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Love, American Style
Love american style.jpg

Love, American Style opening title.
Format Comedy Anthology
Starring An ensemble cast, changing from week to week.
Theme music composer Charles Fox, Arnold Margolin
Country of origin United States
No. of seasons 5
No. of episodes 224
Production
Running time 60 minutes (1969–1970, 1971–1974}
30 minutes {1970–1971}
Broadcast
Original channel ABC
Original run September 29, 1969 – January 11, 1974

Love, American Style is an hour-long television anthology which was produced by Paramount Television and originally aired between September 1969 (see 1969 in television) and January 1974. For the 1971 and 1972 seasons it was a part of an ABC Friday prime-time lineup that also included The Brady Bunch, The Partridge Family, Room 222, and The Odd Couple.

Each week, the show featured different stories of romance, usually with a comedic spin. All episodes were unrelated, featuring different characters, stories and locations. The show often featured the same actors playing different characters in many episodes. In addition a large and ornate brass bed was a recurring prop in many episodes. Charles Fox's delicate yet hip music score, featuring flutes, harp, and flugelhorn set to a contemporary pop beat, provided the "love" ambiance which tied the stories together as a multifaceted romantic comedy each week.

For its first season, the theme song was performed by The Cowsills. Starting in the second season, the same theme song was sung by John Bahler, Tom Bahler, and Ron Hicklin, (billed as "The Charles Fox Singers"), and was carried on for the remainder of the series, as well as most episodes in syndication.

In many ways the show initiated the "mini comedic soap opera" form used and "perfected" later on by Spelling for The Love Boat. While it lacked the connective threads that The Love Boat used, it generally told the same sort of "cotton candy" light emotional stories about underlying aspects of love, romance, and human relationships.

The title is loosely derived from a 1961 Italian comedy film called Divorzio all'italiana (Divorce, Italian Style), which won Academy Award nominations in 1962 for Best Director for Pietro Germi and for Best Actor for star Marcello Mastroianni. The film was later spoofed in 1967 by Divorce, American Style, starring Dick Van Dyke. The term "(xxx), (nationality) Style" became a minor cultural meme as the sixties progressed.

The original series was also known for its 10–20 second drop-in silent movie style "joke clips" between the featured segments. This regular troupe featured future Rockford Files cast member Stuart Margolin, future Vega$ leading lady Phyllis Davis, and a young character actor, James Hampton (F Troop, The Longest Yard). These clips allowed the show to be padded to the required length without padding the main segments. They generally consisted of then-risque, burlesque-style comedy of manners visual jokes.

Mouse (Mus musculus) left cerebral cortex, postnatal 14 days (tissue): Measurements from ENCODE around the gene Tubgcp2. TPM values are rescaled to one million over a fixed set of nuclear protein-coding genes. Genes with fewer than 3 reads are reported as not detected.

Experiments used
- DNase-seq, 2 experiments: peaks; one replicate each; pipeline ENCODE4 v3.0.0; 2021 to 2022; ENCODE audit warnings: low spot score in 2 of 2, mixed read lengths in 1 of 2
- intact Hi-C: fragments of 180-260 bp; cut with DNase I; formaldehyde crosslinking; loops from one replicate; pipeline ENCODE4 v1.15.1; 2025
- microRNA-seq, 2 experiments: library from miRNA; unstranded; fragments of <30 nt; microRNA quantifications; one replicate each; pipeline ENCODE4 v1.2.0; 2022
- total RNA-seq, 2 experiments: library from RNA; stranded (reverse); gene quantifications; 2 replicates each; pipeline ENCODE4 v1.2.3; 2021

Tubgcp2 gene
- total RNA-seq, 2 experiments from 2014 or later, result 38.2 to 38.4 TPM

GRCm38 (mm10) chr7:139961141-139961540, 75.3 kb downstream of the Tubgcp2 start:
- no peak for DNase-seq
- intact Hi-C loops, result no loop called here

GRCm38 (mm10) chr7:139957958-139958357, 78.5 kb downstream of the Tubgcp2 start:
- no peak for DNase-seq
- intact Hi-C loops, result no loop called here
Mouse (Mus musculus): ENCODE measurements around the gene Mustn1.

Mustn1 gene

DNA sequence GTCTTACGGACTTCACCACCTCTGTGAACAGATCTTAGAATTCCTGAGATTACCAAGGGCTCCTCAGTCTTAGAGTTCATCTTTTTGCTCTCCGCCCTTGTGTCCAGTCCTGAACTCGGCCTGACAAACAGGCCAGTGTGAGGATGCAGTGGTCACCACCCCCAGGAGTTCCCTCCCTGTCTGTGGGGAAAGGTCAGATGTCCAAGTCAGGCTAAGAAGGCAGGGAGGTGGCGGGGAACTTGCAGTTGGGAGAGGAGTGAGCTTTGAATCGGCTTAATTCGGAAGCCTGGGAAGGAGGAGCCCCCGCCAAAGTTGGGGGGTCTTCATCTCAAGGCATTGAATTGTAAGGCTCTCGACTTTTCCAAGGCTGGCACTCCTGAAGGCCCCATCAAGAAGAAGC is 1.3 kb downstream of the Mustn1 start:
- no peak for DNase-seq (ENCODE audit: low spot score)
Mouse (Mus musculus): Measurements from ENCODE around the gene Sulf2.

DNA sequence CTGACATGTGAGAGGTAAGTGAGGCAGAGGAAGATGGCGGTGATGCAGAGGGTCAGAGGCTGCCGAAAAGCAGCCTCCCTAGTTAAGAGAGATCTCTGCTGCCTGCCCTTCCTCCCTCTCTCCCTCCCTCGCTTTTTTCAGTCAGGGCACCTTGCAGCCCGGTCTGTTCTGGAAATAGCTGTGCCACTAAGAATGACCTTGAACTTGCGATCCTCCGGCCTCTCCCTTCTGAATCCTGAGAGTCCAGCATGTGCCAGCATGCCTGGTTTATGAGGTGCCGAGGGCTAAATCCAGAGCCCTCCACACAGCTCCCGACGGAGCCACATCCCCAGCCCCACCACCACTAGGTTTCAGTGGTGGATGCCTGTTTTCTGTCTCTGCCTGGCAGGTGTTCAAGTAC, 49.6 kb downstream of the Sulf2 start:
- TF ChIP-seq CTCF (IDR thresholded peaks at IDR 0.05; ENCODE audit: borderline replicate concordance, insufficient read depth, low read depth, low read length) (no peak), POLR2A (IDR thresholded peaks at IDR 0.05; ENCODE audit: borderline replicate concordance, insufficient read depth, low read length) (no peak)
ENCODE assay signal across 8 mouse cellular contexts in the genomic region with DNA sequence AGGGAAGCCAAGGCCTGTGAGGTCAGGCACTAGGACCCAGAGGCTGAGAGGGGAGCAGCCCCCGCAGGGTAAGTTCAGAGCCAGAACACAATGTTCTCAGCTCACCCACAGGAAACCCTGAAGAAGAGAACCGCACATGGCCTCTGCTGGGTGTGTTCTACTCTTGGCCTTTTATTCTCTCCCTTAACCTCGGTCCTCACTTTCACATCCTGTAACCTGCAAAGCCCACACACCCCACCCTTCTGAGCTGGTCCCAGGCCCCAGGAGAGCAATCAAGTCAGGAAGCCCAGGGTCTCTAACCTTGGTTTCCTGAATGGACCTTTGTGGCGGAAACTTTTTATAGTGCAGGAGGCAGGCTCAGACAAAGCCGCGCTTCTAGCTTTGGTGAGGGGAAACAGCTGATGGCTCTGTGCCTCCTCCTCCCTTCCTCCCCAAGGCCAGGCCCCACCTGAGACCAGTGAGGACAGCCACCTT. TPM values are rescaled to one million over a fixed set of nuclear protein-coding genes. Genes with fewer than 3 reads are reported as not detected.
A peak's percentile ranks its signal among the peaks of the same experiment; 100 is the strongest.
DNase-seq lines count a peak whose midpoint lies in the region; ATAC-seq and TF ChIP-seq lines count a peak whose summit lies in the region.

The show subsequently became a daytime standard in syndication, since it was readily edited down to a half-hour by the proper interweaving of the clips with a main segment, allowing for heavy stripping. By this technique five years of shows became effectively ten as far as stripping went.

A decade after it went off the air, a new version premiered on ABC's daytime schedule in 1985 entitled New Love, American Style but was canceled after a few months due to low ratings against The Price Is Right on CBS. A third edition, starring Melissa Joan Hart among others, was shot as a pilot for the 1998–1999 television season but was not ordered into a series. Nevertheless, ABC aired the pilot on February 20, 1999.[1]

Contents

Happy Days

Garry Marshall was known to enjoy saying that Love, American Style was where failed sitcom pilots went to die, and there was much truth to that. Many times, if a TV producer could not find a network interested in a sitcom pilot he had made, he would sell the unused script to Aaron Spelling, who would use the funniest bits of the pilot as a segment on Love, American Style.

In 1971, Garry Marshall came up with a concept for a sitcom about teenagers growing up in the 1950s, and shot a pilot which he titled New Family In Town, starring Ron Howard (as Richie), Marion Ross (as Richie's mother), and Anson Williams (as Potsie, Richie's friend), Harold Gould (as Howard, Richie's father), Susan Neher (Joanie, Richie's sister), and Ric Carrott (Chuck, Richie's brother).

Marshall tried, unsuccessfully, to sell the sitcom to all three networks. At last, he sold the pilot to Spelling, who aired the show in February 1972 as "Love and the Happy Days".

Shortly afterward, the movie American Graffiti and the Broadway musical Grease led to a wave of 1950s nostalgia, and ABC executives decided to buy Marshall's pilot – Happy Days, which became a huge hit and ran for eleven years. Gould, Neher, and Carrott were all replaced when the series launched.

Noteworthy recurring actors and guest actors

DVD releases

On November 20, 2007, CBS DVD (distributed by Paramount) released Love, American Style, Season 1 Volume 1 on DVD in Region 1. Season 1, Volume 2 on DVD was released on March 11, 2008.[2]

DVD Name Ep # Release Date
Season 1, Volume 1 12 November 20, 2007
Season 1, Volume 2 12 March 11, 2008

Notes

  1. ^ "Love, American Style" Returns, Zap2it, February 15, 1999. Retrieved December 18, 2008.
  2. ^ Love, American Style – Get the Rest of the 1st Season this March with More DVD Love, TVShowsOnDVD.com, December 18, 2007. Retrieved December 18, 2008.

External links








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